The following statement is issued in response to the court ruling that Minister Nkosazana Dlamini-Zuma can appeal the Western Cape High Court’s decision that the lockdown ban on tobacco sales was unconstitutional and invalid.
The Western Cape High Court ruling creates yet another shadow of uncertainty over law-abiding tobacco producers and consumers, as it is yet another shot in the arm for those who run organised criminal tobacco networks.
The initial court ruling in December 2020 made sound legal sense. It also made common sense, as it reined in Government’s powers in an economic sector that is already very heavily restricted.
It is no secret that illicit market grew by a staggering 3 billion cigarettes during lockdown year. That’s a loss of excise revenue of almost R13-billion for Government, and billions more for farmers, processors and manufacturers. How does Government rationalise that?
The situation can only get worse with Government’s ill-informed decision, announced during the Budget, to increase the excise on a pack of 20 cigarettes by R1,39 a packet.
These developments do not bode well for our sector, which is a significant contributor to the national fiscus and has already suffered massive setbacks during the lockdown – putting farmers, processors and manufacturers in a precarious position.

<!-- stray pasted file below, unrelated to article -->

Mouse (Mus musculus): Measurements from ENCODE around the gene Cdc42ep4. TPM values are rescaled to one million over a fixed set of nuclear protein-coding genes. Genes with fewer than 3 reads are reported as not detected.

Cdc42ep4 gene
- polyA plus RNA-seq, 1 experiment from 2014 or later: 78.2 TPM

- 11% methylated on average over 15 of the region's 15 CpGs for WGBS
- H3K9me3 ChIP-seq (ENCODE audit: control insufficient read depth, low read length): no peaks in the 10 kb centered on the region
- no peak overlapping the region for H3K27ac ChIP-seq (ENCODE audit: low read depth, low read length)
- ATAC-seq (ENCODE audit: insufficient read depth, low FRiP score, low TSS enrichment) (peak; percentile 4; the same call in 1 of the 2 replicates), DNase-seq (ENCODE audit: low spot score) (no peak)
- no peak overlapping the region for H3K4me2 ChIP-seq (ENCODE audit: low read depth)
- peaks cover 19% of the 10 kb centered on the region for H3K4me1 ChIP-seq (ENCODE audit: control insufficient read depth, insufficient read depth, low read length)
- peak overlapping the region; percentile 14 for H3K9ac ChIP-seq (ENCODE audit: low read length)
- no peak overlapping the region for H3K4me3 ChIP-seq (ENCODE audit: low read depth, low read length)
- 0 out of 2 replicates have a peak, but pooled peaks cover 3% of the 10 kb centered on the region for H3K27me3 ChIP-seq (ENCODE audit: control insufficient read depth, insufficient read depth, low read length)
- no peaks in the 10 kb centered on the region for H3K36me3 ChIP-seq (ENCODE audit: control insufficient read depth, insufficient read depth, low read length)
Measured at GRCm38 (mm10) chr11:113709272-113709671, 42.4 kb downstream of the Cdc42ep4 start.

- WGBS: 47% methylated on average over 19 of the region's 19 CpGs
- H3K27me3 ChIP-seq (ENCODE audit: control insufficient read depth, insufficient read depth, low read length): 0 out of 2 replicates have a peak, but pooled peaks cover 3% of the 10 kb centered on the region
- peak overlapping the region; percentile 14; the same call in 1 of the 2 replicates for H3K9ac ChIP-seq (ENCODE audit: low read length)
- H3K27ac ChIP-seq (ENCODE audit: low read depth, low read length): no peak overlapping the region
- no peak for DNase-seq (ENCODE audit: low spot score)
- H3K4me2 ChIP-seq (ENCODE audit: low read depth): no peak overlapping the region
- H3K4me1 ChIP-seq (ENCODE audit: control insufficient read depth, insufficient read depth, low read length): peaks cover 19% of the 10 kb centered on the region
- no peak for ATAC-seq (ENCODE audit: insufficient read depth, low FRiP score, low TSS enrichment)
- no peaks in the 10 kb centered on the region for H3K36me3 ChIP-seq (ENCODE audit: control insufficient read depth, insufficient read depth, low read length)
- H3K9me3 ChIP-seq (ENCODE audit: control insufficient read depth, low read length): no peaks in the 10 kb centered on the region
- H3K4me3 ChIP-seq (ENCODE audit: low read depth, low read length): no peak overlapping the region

All those involved in the production of legal tobacco products are under increasing threat from Government. If it’s not lockdown bans, it is excise increases and turning a blind eye to the illicit traders.
SATTA believes that instead of spending taxpayers’ money pursuing law-abiding producers and consumers, Government should be directing its actions more and more at the illicit sector.
Rather than trying to find a legal justification for lockdown cigarette bans, Government should:
- Introduce a Minimum Price Level for cigarettes, so that law enforcement agencies and consumers can easily spot the tax-dodgers.
- Increase its crackdown on illicit traders – if necessary, through a commission of inquiry that exposes the real criminal networks behind illicit sales.
- Ratify the global Illicit Trade Protocol (ITP) that it signed in 2013 through the World Health Organisation. This vital instrument in the war against illicit tobacco products needs to be signed by Government as soon as possible, so that it can introduce a compliant tobacco track-and-trace system that squeezes out the illicit sector.
That, we believe, is what Government should be focused on.
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